“Ah, Woferl!” I heard the familiar affection in Papa’s voice as he used my brother’s pet name. Of course, he did not scold him for the interruption. “What are you so eager about? It will have to wait. Do you see? Your sister is playing for us.”

My brother simply smiled and lifted himself up onto the tips of his toes to whisper something into Herr Schachtner’s ear. In spite of myself, I strained to hear what he said. My focus elsewhere, I felt my fingers speed up, disturbing the web in the woods and the flower on the rock. I bit my lip and forced myself back into rhythm.

Herr Schachtner laughed loudly. He shared the joke with my father, who chuckled, and then said something in return to my brother.

The music that filled my head began to fragment, and in the slots between the notes grew guesses at what they could be discussing. Look at the funny faces she makes. See how stiffly she sits. Her tempo is uneven.

Or, perhaps worse, they weren’t talking about me at all.

My hands stumbled over each other—I managed to catch this mistake before it ruined the piece, but one of my fingers still slipped off its key.

The note came out silent, an ugly gap between rising arpeggios.

Heat rushed to my cheeks. I cast a glance toward my audience to see my father’s eyes dart at me, surprise and disapproval sharp on his face. Herr Schachtner tucked one hand under each of Woferl’s underarms and picked him up to sit upon his lap. My brother’s legs swung idly.

“Thank you, Nannerl,” Papa said.

His voice startled me. I hadn’t even realized that the menuett was done, that my hands had already retreated to my lap. The web in the woods was gone. The clouds and butterflies and rain vanished from my mind. No one was listening to me anymore.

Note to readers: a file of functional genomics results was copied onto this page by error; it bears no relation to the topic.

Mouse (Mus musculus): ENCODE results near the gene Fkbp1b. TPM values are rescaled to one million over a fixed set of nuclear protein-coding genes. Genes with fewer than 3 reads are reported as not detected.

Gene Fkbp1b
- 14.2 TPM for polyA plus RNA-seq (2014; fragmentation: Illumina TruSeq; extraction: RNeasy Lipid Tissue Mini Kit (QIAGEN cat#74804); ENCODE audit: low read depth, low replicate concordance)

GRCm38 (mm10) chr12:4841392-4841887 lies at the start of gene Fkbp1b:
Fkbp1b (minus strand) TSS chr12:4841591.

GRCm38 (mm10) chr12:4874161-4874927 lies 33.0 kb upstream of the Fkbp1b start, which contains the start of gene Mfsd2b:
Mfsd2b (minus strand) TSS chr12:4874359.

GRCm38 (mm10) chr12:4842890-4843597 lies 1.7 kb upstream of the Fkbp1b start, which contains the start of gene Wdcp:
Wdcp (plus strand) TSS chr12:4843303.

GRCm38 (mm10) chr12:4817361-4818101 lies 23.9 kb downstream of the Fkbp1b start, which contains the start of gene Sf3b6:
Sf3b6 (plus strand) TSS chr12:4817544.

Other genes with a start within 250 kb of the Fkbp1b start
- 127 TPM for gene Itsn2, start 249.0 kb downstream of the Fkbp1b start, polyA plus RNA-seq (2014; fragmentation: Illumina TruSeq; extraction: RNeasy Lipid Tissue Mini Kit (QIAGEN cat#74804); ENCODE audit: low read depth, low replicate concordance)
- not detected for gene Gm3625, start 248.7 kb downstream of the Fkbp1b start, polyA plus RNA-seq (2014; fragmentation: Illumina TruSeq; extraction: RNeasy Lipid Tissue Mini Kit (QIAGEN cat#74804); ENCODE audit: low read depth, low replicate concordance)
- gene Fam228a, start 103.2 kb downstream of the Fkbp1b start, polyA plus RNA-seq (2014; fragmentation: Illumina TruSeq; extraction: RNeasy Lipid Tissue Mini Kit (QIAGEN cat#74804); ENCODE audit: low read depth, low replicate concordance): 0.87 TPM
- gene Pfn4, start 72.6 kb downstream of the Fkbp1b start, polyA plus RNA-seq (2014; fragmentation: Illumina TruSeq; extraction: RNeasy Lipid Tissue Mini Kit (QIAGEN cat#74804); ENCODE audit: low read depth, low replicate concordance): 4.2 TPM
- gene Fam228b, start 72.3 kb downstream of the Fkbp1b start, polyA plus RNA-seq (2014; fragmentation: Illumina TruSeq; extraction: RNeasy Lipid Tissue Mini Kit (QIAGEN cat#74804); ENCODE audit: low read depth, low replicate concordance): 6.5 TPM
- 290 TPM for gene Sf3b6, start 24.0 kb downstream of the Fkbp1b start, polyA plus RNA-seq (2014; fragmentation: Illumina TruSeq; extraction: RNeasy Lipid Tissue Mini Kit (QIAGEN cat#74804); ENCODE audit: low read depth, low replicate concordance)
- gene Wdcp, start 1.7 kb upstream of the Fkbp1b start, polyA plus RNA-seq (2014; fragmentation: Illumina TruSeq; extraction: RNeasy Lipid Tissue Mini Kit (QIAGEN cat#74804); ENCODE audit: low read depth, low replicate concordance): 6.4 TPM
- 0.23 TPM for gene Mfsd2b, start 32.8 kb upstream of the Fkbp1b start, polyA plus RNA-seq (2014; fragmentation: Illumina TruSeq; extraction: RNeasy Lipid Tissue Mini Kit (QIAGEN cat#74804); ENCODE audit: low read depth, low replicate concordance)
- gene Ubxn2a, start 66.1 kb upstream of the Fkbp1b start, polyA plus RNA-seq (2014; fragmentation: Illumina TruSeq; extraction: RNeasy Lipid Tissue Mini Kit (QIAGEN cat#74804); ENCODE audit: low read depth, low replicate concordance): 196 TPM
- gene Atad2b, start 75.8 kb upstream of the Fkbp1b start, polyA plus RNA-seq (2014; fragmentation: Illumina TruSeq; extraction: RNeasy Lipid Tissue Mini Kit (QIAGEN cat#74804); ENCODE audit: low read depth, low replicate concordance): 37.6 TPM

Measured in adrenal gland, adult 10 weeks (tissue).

I straightened and rose, trembling, from the bench to curtsy. The floor beneath me swayed in the sudden silence of the room. My father’s smile swayed on artificial hinges.

From where he sat on the Herr’s lap, Woferl met my eyes with all the innocence of a little boy. His cheeks were round, still flushed from the remnants of a lingering fever that had struck just days ago. His eyes shone as brightly as pebbles winking in a stream. I softened at the angelic face of the brother I loved, even though I did not want to linger on his gaze.

Do not blame Woferl, Papa would say later. He could not have distracted Herr Schachtner if you had played well.

Herr Schachtner put his hands together and clapped. “Ah! Splendid, child!” he exclaimed. “You are a true talent.” He turned to my father. “You are absolutely right, Leopold. She plays such smooth measures, and with such control. I’ve no doubt she will perform for royalty when she is older.”

My father thanked him politely at those words, but I could see the strain in his pride, the disappointment in his expression.

Herr Schachtner was supposed to say more. He was supposed to be astounded. He should have extended an invitation to us, arranged for me to perform before Herr Haydn and Austria’s other masters of music, offered to introduce me to his friends at court. Suggested a grand tour, to showcase me across all Europe. Just think of the Italians! he should have said. A prodigy hailing from the Rome of the North, worthy of Rome herself!

But instead, what he said was: When she is older.

I was not the miracle, destined to be noticed. Already, the Herr had moved on to telling my father a story about an argument between the orchestra’s horns, my brother still bouncing on his knee. My performance was thoroughly forgotten.